Mugabe and an entourage of more than 30 arrived in Port Moresby amid tight security on Sunday night, and was met by PNG government ministers and officials.
There are 79 country members of the group, about 50 of which will be attending the event in Port Moresby.
Since 1997, heads of state and government of ACP member countries have met regularly to lay down the broad guidelines for the general policy of the group and give the Council of Ministers instructions relating for its implementation.
The summit is presided over by the head of state or government of the host country.
The first summit was held in Libreville, Gabon, in 1997 and subsequent events have taken place in Santo Domingo (Dominican Republic), Nadi (Fiji), Maputo (Mozambique), Khartoum (Sudan), Accra (Ghana) and Brisbane (Australia).
This year's summit will discuss the future of the ACP croup as a revitalised cohesive force advocating the interests of its member states in the international arena.
Discussions will take into consideration recent key international developments, including Agenda 2030 and the Sustainable Development Goals, issues of migration, climate change and the fight against terrorism.
"This is a very important event, taking place at an important time in the history of the ACP Group. The future of the organisation, in terms of where it goes after the expiration of the Cotonou Agreement [the comprehensive agreement between the ACP Group and its main development partner, the European Union] in 2020 is a fundamental issue with flow-on consequences … it's about legacy creation," said Foreign Affairs Minister Rimbink Pato.
"Papua New Guinea regards it as a privilege and an honour to welcome representatives from all the ACP states, so that we can address together the challenges that we face as individual members, as a group, and globally, especially in terms of the 2030 Agenda for Sustainable Development," Pato said.
Under the theme ‘repositioning the ACP to address the challenges of sustainable development', leaders will focus on three main areas: equitable and sustainable development for ACP peoples; enhancing the role of the ACP in global governance for development; and peace, security and political stability as a prerequisite for development.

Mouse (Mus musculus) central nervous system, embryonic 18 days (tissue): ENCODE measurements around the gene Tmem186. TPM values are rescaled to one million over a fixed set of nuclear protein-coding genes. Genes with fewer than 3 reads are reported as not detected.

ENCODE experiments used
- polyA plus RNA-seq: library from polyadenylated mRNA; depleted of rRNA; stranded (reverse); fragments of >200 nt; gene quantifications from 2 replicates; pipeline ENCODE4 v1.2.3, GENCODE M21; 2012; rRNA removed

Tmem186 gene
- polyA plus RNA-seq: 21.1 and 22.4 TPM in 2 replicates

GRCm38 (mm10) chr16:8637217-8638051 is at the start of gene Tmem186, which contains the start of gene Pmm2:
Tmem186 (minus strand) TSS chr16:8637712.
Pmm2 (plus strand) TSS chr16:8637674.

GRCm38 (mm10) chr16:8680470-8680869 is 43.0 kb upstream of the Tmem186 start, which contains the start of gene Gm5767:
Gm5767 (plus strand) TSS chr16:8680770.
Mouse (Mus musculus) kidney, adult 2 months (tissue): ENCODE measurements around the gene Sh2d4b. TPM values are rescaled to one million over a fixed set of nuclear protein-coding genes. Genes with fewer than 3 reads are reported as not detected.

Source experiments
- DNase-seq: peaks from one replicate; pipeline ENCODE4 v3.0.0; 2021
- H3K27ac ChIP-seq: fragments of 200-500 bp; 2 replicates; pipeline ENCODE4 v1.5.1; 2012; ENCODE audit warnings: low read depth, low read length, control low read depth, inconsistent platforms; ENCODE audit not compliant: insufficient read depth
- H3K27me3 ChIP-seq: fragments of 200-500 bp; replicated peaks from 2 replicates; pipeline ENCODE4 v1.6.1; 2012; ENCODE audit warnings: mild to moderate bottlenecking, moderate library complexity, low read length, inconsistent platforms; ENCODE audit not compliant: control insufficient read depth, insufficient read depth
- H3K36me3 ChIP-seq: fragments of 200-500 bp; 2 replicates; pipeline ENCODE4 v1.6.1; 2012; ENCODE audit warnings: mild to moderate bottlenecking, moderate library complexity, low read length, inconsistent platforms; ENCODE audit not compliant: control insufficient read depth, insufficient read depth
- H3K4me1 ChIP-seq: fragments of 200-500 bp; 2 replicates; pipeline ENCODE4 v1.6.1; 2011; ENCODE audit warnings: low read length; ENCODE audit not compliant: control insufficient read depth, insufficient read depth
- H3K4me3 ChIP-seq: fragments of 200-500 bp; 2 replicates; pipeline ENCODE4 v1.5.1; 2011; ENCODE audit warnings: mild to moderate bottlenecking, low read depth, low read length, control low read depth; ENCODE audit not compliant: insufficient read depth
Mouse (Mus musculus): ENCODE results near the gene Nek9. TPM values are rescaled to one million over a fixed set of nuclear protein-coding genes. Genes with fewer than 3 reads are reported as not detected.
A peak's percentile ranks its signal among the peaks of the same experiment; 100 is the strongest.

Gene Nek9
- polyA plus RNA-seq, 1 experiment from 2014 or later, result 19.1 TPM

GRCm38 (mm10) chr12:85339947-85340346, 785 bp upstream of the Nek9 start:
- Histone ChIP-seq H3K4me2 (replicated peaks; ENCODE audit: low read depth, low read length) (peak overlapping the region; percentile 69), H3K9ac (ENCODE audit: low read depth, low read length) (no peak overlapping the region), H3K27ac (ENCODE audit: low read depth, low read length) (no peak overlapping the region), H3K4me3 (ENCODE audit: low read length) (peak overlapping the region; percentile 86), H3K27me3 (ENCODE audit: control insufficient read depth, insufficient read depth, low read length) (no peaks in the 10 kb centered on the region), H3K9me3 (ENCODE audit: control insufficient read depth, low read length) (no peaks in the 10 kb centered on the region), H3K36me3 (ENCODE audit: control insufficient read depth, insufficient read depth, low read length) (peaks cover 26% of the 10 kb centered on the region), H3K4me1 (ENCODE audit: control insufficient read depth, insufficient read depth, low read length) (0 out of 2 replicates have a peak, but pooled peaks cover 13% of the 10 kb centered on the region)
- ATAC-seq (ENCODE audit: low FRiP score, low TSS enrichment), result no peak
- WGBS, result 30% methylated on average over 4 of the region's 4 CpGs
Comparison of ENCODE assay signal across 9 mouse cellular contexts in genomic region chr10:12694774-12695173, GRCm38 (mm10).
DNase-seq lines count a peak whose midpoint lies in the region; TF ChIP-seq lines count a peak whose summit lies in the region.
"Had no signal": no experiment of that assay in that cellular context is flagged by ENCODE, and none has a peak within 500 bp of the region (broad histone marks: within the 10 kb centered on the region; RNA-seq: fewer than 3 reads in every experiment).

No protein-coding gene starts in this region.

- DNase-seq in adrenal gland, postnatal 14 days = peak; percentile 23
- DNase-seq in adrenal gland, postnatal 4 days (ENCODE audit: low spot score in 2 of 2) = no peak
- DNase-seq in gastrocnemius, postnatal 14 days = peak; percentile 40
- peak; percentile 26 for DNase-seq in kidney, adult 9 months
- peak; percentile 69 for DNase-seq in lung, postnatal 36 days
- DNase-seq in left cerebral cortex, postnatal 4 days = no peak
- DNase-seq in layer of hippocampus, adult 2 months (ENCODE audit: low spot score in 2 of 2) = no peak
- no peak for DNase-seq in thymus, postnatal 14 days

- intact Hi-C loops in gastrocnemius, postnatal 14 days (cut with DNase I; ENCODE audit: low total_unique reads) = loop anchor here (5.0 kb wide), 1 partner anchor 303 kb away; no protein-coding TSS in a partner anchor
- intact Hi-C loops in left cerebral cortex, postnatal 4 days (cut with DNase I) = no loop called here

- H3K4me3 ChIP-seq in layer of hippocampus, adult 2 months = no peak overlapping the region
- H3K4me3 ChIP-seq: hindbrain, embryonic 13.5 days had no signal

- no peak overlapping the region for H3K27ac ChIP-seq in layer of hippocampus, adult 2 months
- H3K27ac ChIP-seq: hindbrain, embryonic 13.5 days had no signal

The summit will also receive and deliberate on the final report of the eminent persons group, chaired by former Nigerian President Olusegun Obasanjo, on the future of the ACP group. Since its formation in 2013, the eminent persons group has held consultations in all six ACP regions with various strata of society, and conducted in-depth research, culminating in a number of recommendations for reform, in order to reorient the ACP to deliver more effectively on the development ambitions of its member states.
The 8th Summit coincides with ongoing discussions on the future relationship between the ACP Group of States and the European Union. The decades-long partnership is currently outlined in the ACP-EU Cotonou partnership agreement, which is due to end in 2020. Formal negotiations for a follow up framework are expected to commence in 2017/2018.
"There is a real opportunity here to make history, in contributing to the global development agenda by enhancing the voice of developing and marginalised countries on the international stage. The ACP group seeks to enhance its capacity as a hub for south-south and Triangular cooperation, leveraging its large membership and its long experience in international cooperation amongst member states as well as with the European Union," said ACP secretary general Patrick Gomes.
Aside from national leaders, heads of international organisations are also expected to attend. The summit's plenary session yesterday and today, preceded by a meeting of Ministers of Foreign Affairs on Monday.